14, 8000ers hard facts: Tables!
(MountEverest.net) Judging from emails to ExplorersWeb - yesterday's story about the next 14, 8000er knights was popular. A couple of mails brought to light two corrections: Martini Sergio's Lhotse summit is undisputed (he came back and climbed it again to make sure), instead - the Italian climber about whom there is a dispute is Fausto De Stefani who summitted Lhotse together Sergio Martini the first time - bad weather and whiteout made that summit uncertain however. The second correction is of course that Ivan Vallejo has 12, not 11 big ones under his belt. With that, ExplorersWeb is releasing the final, updated tables for you to enjoy!
Story corrected on November 24, 2006 8:30 am. Finnish Veikka Gustafsson has not summited Broad Peak, as we had previously filed on AdventureStats. Veikka attempted the mountain back in 1997 together with American Ed Viesturs, but they turned back at the so-called rocky summit. “On the summit day of Broad Peak we stopped just 150’ away from the true highest point,” Viesturs reported back then. “The simple traverse to the top was threatened by severely unstable snow. It was early in the morning and we felt quite strong, but the risk was too great to continue simply to gain a few more feet in altitude.” Ed would return to Broad Peak and finally reached the true summit on July 15, 2003 together with Jean Christophe Lafaille.
As for Veikka, he still has Broad Peak and both Gasherbrums to go, in order to complete the 14x8000ers quest.
At this point, only 12 men and no woman have summited all 14 8000ers in the world. Italian Reinhold Messner was first with the summit of Lhotse in 1986; the latest to achieve the feat was American Ed Viesturs, on Annapurna. Only 5 men made it without O2: Messner, Viesturs, Swiss Erhard Loretan, and Spaniards Juan Oiarzabal and Alberto Iñurategi. Italian Fausto de Stefani and British Alan Hinkes claim they’re already done, although one of their reported summits is not accepted by the climbing community.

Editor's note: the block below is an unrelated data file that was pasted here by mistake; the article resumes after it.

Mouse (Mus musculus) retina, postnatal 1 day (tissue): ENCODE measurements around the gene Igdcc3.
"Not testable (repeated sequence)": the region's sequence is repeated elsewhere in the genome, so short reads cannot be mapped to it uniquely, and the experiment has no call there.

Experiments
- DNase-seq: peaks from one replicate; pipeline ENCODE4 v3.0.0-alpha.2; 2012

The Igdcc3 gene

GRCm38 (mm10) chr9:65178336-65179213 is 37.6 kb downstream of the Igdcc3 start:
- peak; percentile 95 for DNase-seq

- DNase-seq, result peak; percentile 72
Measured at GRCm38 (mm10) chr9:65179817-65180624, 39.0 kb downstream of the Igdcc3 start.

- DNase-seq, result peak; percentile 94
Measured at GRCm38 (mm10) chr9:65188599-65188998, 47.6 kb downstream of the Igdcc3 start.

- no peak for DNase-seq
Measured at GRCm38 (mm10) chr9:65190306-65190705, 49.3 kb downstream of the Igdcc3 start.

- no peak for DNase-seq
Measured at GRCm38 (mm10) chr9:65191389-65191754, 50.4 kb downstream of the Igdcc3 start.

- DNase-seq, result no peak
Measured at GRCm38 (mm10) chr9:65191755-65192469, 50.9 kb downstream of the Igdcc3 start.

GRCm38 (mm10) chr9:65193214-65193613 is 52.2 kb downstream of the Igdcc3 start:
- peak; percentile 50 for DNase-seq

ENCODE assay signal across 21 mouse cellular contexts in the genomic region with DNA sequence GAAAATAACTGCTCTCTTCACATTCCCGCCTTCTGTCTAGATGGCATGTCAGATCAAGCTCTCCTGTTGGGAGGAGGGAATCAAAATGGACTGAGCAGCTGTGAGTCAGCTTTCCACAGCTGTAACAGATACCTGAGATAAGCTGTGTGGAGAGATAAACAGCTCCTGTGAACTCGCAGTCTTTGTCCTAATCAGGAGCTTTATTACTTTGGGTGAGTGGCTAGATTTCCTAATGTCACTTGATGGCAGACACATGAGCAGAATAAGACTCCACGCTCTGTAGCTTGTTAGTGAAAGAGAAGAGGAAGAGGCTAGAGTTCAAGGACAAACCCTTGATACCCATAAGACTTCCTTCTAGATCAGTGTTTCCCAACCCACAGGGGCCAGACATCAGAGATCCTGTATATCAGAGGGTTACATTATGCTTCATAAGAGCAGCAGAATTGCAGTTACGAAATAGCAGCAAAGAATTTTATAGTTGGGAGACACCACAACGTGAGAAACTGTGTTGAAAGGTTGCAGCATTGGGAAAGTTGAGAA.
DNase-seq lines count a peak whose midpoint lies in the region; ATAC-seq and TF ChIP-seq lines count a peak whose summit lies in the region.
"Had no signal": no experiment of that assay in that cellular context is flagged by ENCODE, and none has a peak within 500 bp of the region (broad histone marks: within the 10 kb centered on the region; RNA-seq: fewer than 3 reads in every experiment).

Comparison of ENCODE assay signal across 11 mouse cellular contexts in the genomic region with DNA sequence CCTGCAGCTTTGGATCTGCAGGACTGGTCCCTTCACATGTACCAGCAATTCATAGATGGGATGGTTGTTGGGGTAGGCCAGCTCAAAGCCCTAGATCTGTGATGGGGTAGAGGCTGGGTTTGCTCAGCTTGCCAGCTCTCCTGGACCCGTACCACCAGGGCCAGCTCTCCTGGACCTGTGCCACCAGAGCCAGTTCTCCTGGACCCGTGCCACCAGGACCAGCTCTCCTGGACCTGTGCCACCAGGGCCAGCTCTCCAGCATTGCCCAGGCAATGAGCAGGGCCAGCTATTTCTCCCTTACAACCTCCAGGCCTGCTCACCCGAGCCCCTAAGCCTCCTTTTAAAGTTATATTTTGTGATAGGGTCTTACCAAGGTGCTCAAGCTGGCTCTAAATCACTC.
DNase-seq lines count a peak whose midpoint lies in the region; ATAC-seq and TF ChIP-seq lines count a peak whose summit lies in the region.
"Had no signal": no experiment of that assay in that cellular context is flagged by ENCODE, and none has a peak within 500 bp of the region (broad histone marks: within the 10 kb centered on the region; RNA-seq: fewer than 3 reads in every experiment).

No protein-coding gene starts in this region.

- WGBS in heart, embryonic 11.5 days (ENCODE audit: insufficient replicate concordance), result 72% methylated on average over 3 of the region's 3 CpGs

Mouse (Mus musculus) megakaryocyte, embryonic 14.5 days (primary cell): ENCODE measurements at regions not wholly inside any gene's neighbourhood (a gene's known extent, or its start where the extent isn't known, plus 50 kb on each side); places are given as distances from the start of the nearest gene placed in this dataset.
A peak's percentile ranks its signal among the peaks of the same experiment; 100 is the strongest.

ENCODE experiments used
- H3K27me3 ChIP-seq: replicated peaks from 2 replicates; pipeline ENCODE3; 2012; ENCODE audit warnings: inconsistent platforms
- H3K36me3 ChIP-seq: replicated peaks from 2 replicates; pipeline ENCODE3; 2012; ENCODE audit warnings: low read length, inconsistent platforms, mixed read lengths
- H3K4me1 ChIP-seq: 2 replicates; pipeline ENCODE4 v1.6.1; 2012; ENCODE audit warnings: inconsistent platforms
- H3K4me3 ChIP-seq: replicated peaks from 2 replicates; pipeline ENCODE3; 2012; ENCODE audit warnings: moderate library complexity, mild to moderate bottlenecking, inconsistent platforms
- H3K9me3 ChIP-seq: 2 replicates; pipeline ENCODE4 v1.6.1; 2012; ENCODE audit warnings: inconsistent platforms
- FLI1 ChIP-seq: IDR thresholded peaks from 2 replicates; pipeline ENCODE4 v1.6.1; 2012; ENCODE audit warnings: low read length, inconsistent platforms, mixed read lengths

Seven climbers are on number 13: Swiss mountain guide Norbert Joos is closest to the next 14, 8000ers completion, with only Everest left to go next spring. Second in line is Italian Silvio Mondinelli, who has only Broad Peak to go - possibly next summer. Polish Piotr Pustelnik said earlier this year he will never again attempt the only peak he’s got left: Annapurna - which already killed two other 8000er knights - Anatoly Boukreev and Italian Christian Kuntner (on his last 8000er). Abele Blanc returned to Annapurna this fall, but a family tragedy forced him back to Italy. It is unclear if he will ever return to Anna - his last 8000er.
As for 12, 8000ers summited: Russian Serguey Bogomolov and Ecuadorian Ivan Vallejo have two peaks left. Extreme climber and skier Italian Hans Kammerlander who also summited 12th 8000ers, has now shifted focus to new alpine-style routes on lesser peaks.
There is no information on Tibetan climbers Cering Doje and Bianba Zaxi – whose team was caught in a landslide last year when they were approaching the Gasherbrums. Their mate Rena (also with 12 8000ers summited) died and the survivors were injured, although it's not clear how badly.
As for 11, 8000ers summited, Australian Andrew Lock, Spanish Iñaki Ochoa, Finnish Viekka Gustafsson, and German Ralf Dujmovits, all with 11 8000ers summited, may well eventually join the club of Himalayan Champions. Ralf is also Gerlinde Kaltenbrunner's partner, she in turn leading the female quest with nine 8000ers summited.
Finally, Nepalese Serap Jangbu Sherpa has summited 9 out of the 14 main 8000ers... three of them only this year, including an Everest traverse! Serap has also summited Cho Oyu twice, Lhotse twice, and K2 twice. Usually working for Korean expeditions, he is decided to become the first Sherpa and first Himalayan native to climb them all.